Moreover, the colonnades also involve a pathos-driven rhetorical discourse, in that the artwork generates a feeling of the sublime through its architectural grandeur: the high, massive colonnades embrace the piazza creating a sacred scene. The impression is inflated by the statues of saints located at the top of the colonnades, and the Egyptian obelisk of red granite, 25.5 metres tall, supported on bronze lions and surmounted by the Chigi arms in bronze. The Church counted on a transference of the architectural grandeur upon the papal institution, by means of a both explicit and implicit association between the Pope and the artwork. St. Peter’s Square has been papacy’s main stage for political and religious ceremonies for centuries. Therefore, the piazza has a significant role in shaping the atmosphere of such gatherings, and, subsequently, shaping papacy’s image in an international context. The colonnades are meant to project the image of a powerful Church, fundamented in ancient tradition, but gloriously contemporary, omnipresent, and undeniable, just like the colonnades themselves. In this case, the pathos-driven rhetorical discourse seeks to inspire feelings of awe and grandeur through the dramatic impression created by the colonnades. As one approaches St. Peter’s, the colonnades unfold as two arms, both powerful and welcoming, opening a breathtaking perspective upon St. Peter’s Church. Thus, at the political level of analysis, St. Peter’s Square serves as a power tool: greatness conveys power. [21]

Moving towards St. Peter's [27]
Section of the southern colonnade seen from the central point of the circle:
the distant rows of the columns being are perceived as moving back
while the front lines of columns move forward[30]
The space circulates freely between the solid forms, but the
colonnades give the piazza a sharp boundary [31]

Level III: artistic problem

Given the scale of the project of the colonnades and its importance this artwork was bound to play a central role in Bernini’s wider oeuvre.[22] The artistic spirit of the period was defined by an ardent quest of redefining the artistic ideals set during the Renaissance. Baroque art came as an expression of the supreme creative powers of humans, able to surpass the “perfect” shapes of the Renaissance. The peak of artistic mastery achieved in Renaissance art was challenged by the new forms of Baroque art, characterized by heavy ornamentation, dynamic shapes, visual illusions and exuberance.[23] Artists no longer separated different forms of artistic expression, but rather resorted to blending the boundaries between ornaments and architecture. Therefore, Bernini's aim, as a one of the most important Baroque architects, was to express the artistic spirit of the time through the colonnades, which one may regard as an architectural ars poetica. [24]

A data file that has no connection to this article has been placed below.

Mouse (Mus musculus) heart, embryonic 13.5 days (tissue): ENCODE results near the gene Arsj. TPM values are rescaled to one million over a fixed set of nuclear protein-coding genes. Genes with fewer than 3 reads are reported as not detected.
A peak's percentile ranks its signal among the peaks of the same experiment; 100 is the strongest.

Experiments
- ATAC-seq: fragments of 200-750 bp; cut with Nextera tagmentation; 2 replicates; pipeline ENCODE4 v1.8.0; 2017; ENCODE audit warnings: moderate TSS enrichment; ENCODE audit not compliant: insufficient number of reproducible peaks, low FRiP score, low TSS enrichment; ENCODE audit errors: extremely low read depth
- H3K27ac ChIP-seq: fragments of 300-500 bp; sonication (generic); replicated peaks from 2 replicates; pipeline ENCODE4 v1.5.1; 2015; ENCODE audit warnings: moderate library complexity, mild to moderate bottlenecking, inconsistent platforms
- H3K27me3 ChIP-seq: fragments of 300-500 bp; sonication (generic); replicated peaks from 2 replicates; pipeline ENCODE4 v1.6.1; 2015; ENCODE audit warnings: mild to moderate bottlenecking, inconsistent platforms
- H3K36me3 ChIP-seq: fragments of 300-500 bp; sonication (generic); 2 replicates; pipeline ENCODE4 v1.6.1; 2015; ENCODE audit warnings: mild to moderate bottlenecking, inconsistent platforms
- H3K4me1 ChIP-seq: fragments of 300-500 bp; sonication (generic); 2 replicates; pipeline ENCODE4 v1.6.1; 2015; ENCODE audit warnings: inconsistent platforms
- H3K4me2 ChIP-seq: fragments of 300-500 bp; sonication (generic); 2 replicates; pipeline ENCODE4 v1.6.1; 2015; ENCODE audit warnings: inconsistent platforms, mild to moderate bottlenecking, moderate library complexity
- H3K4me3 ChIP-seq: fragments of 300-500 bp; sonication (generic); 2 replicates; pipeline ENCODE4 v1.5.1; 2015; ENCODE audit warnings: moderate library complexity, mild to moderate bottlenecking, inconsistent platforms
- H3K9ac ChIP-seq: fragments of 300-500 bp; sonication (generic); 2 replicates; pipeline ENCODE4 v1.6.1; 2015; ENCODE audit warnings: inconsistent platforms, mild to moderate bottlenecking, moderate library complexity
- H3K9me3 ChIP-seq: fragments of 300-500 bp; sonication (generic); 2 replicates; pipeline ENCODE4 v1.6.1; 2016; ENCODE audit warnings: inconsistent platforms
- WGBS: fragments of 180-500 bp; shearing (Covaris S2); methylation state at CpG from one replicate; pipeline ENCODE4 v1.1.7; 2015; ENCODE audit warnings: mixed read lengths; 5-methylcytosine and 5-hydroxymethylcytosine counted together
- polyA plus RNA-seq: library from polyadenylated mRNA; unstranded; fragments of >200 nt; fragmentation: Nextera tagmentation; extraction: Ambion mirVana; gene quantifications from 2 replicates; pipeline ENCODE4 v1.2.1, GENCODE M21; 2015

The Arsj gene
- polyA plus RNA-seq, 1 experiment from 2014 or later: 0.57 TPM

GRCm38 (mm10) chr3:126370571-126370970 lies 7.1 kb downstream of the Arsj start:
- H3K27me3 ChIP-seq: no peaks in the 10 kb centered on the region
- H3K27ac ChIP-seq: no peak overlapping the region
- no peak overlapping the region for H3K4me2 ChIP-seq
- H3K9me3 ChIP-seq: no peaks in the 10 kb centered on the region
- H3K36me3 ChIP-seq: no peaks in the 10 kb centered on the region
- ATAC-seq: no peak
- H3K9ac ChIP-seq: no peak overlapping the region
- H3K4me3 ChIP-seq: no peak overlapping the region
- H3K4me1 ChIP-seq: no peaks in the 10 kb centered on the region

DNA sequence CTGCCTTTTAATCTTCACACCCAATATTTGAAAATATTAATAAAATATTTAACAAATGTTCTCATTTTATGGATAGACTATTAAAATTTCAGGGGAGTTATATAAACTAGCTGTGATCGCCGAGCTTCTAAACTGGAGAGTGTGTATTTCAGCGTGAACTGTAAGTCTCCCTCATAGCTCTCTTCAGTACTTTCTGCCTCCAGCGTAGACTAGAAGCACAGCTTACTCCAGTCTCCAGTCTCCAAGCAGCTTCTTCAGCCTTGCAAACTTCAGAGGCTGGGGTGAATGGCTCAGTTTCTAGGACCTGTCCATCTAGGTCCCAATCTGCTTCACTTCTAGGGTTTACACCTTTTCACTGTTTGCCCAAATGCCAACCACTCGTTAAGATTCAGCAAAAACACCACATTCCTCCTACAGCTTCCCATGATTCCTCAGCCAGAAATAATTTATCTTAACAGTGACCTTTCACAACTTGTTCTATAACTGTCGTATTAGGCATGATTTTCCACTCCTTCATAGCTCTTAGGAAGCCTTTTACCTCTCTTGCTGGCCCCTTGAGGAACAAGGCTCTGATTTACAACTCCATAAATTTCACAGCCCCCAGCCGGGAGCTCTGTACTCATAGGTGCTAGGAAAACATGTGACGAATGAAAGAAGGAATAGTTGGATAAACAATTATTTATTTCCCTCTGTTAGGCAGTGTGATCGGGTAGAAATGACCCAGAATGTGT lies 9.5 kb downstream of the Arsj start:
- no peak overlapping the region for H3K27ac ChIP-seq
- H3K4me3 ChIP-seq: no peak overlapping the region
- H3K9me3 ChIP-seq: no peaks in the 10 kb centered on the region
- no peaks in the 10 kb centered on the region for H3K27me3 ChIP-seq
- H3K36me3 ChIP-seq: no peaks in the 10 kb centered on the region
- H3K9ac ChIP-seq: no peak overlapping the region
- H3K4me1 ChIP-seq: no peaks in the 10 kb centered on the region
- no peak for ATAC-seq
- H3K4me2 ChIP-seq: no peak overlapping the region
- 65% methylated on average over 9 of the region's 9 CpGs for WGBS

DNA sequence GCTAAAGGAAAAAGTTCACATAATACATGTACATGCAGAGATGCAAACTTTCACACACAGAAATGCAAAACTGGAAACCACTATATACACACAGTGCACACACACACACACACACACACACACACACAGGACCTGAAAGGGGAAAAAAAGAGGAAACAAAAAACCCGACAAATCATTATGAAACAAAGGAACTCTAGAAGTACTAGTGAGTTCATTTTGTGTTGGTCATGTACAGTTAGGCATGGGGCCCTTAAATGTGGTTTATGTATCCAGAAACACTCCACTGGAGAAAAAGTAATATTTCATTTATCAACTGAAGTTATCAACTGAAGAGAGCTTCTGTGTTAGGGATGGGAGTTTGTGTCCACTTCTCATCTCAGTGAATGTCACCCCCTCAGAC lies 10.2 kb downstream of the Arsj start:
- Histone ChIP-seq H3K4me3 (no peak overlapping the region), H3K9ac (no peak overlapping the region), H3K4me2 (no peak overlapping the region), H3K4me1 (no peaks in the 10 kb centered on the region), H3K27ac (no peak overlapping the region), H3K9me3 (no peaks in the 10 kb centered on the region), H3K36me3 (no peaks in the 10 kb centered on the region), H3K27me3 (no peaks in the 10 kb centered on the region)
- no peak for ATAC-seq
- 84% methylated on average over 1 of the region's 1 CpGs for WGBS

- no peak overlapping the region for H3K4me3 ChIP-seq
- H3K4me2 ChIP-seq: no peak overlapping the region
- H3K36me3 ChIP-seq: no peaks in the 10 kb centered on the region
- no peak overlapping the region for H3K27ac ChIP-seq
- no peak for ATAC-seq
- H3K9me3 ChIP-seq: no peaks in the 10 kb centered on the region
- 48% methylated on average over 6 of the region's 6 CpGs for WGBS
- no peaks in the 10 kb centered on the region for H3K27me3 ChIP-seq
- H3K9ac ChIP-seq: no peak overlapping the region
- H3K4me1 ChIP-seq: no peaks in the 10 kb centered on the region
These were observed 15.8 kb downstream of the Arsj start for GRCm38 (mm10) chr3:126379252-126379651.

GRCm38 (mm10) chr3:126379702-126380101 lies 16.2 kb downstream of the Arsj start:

In line with Pope Alexander VII's demand to have the colonnades compare favourably with the works of Rome’s ancient emperor and reclaim some of city’s long-lost glory, Bernini revitalizes the classical colonnades, merging freely the rules of antiquity and Renaissance.[25] By incorporating visual illusions into the construction, Bernini eliminates the barrier between the work of art and the beholder, breaking the psychological barrier between two worlds.[26] One way of using visual illusions is resorting to an imaginative use of light and shadow. As one moves towards St. Peter’s, the piazza gradually dissolves into darkness, the columns near the viewer fading into shadow row by row. As a consequence, the row of columns closest to the viewer passes the eye more quickly than the rows behind it, with a stereoscopic visual impact.

This leads to the distant rows of columns being perceived as moving back while the front lines of columns move forward, shrinking the apparent distance between itself and the rest of the city. Thus, a mesmerizing magnetic power is projected from St. Peter’s, which overflows the space between the basilica and the polis.[29]

Movement, key element of Baroque art, is conveyed in a state-of-the-art manner, as a lived experience rather than a property inherent to the art object. Furthermore, the colonnades themselves also have a dynamic sculptural function, which is underlined by the furious oval arc of the square. The space circulates freely between the solid forms, but the colonnades give the piazza a sharp boundary. [33]Each of the arms of the colonnades is divided into three continuous passages, namely, two narrower pedestrian walks flanking a wider carriage path, further shaping movement. The columns marking these passages are radially aligned as though set along the spokes of a wheel whose hubs are points located between the fountains and the obelisk, thus establishing a visual elasticity between side and central elements. [34] This gives a sense of energy, which is typical for the Baroque style.